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A Law To Help New Moms' Mental Health

This article is more than 9 years old.
Anyone who has given birth to a child can attest that those first few weeks (months? years?) postpartum can make you feel like you're insane. Who among us can juggle sleep deprivation, a ragged, post-birth body and the sobering responsibility of motherhood without experiencing the blues — or much worse.

So it seems like a good thing that the state of Massachusetts passed a new law to better understand postpartum depression.

The law requires insurers to report on their efforts to screen for postpartum depression; the Department of Public Health to develop new policies to address the disorder; and the creation of a commission to figure out the best ways to detect and treat it.

Similar laws have been proposed in other states with some controversy. Doctors have opposed the measure, wanting to retain control of their own turf. Insurers don't want another coverage mandate. And some opponents see the legislation as a sneaky gift to the pharmaceutical industry: if more women are diagnosed with depression, more will be prescribed medications.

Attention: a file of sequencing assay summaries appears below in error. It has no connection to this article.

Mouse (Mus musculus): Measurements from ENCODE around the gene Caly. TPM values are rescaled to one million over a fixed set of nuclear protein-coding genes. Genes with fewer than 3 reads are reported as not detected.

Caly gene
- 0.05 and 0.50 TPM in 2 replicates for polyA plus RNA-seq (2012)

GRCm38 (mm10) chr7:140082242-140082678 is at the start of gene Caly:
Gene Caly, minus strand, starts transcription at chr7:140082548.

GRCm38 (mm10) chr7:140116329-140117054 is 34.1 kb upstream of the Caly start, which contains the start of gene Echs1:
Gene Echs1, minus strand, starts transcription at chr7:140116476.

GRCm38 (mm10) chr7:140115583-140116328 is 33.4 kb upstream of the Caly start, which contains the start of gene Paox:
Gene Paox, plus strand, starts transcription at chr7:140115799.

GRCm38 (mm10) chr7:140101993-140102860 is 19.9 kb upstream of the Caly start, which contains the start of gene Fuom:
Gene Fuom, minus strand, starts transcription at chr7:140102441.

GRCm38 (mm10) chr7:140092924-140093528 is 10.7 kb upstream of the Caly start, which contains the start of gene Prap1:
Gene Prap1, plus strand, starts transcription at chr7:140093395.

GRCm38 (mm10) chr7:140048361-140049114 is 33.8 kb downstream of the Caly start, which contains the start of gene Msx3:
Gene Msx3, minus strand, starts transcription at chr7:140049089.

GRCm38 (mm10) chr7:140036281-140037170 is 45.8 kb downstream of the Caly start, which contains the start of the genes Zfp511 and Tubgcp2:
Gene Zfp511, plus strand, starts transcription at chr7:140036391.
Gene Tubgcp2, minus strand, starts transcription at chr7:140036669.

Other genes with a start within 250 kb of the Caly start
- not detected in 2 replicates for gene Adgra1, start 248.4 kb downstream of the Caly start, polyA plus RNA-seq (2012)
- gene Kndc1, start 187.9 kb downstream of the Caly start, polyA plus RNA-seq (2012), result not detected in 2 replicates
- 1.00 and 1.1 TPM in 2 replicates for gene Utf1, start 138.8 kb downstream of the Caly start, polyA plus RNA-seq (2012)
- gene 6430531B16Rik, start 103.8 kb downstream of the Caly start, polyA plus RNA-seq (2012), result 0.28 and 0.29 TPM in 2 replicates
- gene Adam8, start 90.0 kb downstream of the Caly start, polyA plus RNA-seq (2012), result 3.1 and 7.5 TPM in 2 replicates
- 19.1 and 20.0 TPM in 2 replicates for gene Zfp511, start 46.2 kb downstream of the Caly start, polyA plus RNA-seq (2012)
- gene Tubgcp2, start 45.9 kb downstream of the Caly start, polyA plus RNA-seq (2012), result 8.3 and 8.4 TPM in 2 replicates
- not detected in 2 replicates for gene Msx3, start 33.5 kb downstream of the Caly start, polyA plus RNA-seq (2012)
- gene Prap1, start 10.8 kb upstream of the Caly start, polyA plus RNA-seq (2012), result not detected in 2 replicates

But that attitude doesn't take into account the grim reality, much of it previously ignored, about how bad postpartum mood disorders of all types can be.

Back in 2008, I wrote a story for The Wall Street Journal about postpartum depression and in particular, the emergence of post traumatic stress disorder from childbirth which, according to studies, appears to be more prevalent then previously thought.

This program aired on August 22, 2010. The audio for this program is not available.

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